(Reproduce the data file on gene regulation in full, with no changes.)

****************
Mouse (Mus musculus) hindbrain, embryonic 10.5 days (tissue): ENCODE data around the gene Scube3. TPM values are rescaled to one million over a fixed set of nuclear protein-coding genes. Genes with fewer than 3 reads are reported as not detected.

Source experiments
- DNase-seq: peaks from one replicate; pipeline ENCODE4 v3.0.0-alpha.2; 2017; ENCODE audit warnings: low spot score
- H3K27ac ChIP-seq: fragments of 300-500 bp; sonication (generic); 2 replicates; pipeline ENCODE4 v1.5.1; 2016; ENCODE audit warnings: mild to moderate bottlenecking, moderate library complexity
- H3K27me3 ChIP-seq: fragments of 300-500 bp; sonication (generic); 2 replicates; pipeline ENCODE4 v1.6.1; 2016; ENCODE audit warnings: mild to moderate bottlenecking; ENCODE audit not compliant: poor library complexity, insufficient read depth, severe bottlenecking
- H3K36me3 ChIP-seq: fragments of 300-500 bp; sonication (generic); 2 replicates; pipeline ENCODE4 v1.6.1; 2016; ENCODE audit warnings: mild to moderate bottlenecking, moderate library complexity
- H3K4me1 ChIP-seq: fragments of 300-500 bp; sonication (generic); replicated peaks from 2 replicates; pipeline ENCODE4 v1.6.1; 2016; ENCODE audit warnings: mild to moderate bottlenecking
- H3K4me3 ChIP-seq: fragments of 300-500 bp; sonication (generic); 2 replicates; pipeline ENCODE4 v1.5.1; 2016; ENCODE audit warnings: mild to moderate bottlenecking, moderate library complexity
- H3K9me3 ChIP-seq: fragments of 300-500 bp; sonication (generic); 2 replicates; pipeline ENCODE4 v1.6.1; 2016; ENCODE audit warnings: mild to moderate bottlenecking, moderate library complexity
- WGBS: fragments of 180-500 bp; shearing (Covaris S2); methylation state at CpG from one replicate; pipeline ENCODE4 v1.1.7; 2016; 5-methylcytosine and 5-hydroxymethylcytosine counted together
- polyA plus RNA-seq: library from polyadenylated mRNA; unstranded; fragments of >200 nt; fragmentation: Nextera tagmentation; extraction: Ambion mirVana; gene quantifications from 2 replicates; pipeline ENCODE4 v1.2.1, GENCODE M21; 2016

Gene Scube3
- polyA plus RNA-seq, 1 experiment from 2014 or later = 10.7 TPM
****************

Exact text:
Mouse (Mus musculus) hindbrain, embryonic 10.5 days (tissue): ENCODE data around the gene Scube3. TPM values are rescaled to one million over a fixed set of nuclear protein-coding genes. Genes with fewer than 3 reads are reported as not detected.

Source experiments
- DNase-seq: peaks from one replicate; pipeline ENCODE4 v3.0.0-alpha.2; 2017; ENCODE audit warnings: low spot score
- H3K27ac ChIP-seq: fragments of 300-500 bp; sonication (generic); 2 replicates; pipeline ENCODE4 v1.5.1; 2016; ENCODE audit warnings: mild to moderate bottlenecking, moderate library complexity
- H3K27me3 ChIP-seq: fragments of 300-500 bp; sonication (generic); 2 replicates; pipeline ENCODE4 v1.6.1; 2016; ENCODE audit warnings: mild to moderate bottlenecking; ENCODE audit not compliant: poor library complexity, insufficient read depth, severe bottlenecking
- H3K36me3 ChIP-seq: fragments of 300-500 bp; sonication (generic); 2 replicates; pipeline ENCODE4 v1.6.1; 2016; ENCODE audit warnings: mild to moderate bottlenecking, moderate library complexity
- H3K4me1 ChIP-seq: fragments of 300-500 bp; sonication (generic); replicated peaks from 2 replicates; pipeline ENCODE4 v1.6.1; 2016; ENCODE audit warnings: mild to moderate bottlenecking
- H3K4me3 ChIP-seq: fragments of 300-500 bp; sonication (generic); 2 replicates; pipeline ENCODE4 v1.5.1; 2016; ENCODE audit warnings: mild to moderate bottlenecking, moderate library complexity
- H3K9me3 ChIP-seq: fragments of 300-500 bp; sonication (generic); 2 replicates; pipeline ENCODE4 v1.6.1; 2016; ENCODE audit warnings: mild to moderate bottlenecking, moderate library complexity
- WGBS: fragments of 180-500 bp; shearing (Covaris S2); methylation state at CpG from one replicate; pipeline ENCODE4 v1.1.7; 2016; 5-methylcytosine and 5-hydroxymethylcytosine counted together
- polyA plus RNA-seq: library from polyadenylated mRNA; unstranded; fragments of >200 nt; fragmentation: Nextera tagmentation; extraction: Ambion mirVana; gene quantifications from 2 replicates; pipeline ENCODE4 v1.2.1, GENCODE M21; 2016

Gene Scube3
- polyA plus RNA-seq, 1 experiment from 2014 or later = 10.7 TPM